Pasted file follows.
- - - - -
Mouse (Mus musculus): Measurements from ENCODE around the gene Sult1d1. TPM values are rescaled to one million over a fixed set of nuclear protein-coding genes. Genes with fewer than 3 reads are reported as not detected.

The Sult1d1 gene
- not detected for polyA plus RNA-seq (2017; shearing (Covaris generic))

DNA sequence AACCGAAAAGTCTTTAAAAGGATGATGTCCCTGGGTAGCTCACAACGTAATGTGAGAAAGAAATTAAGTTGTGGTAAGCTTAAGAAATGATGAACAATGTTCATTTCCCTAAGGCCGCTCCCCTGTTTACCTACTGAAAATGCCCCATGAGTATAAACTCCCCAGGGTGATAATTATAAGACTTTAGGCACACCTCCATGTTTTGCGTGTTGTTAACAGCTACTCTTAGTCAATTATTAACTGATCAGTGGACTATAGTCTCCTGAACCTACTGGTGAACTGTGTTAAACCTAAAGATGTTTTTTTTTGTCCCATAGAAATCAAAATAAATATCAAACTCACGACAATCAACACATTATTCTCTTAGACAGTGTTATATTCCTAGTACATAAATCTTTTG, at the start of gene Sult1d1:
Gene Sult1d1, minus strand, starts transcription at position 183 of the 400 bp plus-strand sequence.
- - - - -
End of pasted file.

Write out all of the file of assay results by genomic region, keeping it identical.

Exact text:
Mouse (Mus musculus): Measurements from ENCODE around the gene Sult1d1. TPM values are rescaled to one million over a fixed set of nuclear protein-coding genes. Genes with fewer than 3 reads are reported as not detected.

The Sult1d1 gene
- not detected for polyA plus RNA-seq (2017; shearing (Covaris generic))

DNA sequence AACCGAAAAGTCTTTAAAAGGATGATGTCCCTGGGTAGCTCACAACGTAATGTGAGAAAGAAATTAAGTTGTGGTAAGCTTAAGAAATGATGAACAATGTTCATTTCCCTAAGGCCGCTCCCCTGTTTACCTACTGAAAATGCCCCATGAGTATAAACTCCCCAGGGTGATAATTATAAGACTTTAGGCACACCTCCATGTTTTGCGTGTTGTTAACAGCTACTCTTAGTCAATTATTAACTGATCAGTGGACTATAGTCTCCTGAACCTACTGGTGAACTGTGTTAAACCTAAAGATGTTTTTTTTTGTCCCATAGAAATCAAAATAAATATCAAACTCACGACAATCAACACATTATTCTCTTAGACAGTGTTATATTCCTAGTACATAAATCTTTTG, at the start of gene Sult1d1:
Gene Sult1d1, minus strand, starts transcription at position 183 of the 400 bp plus-strand sequence.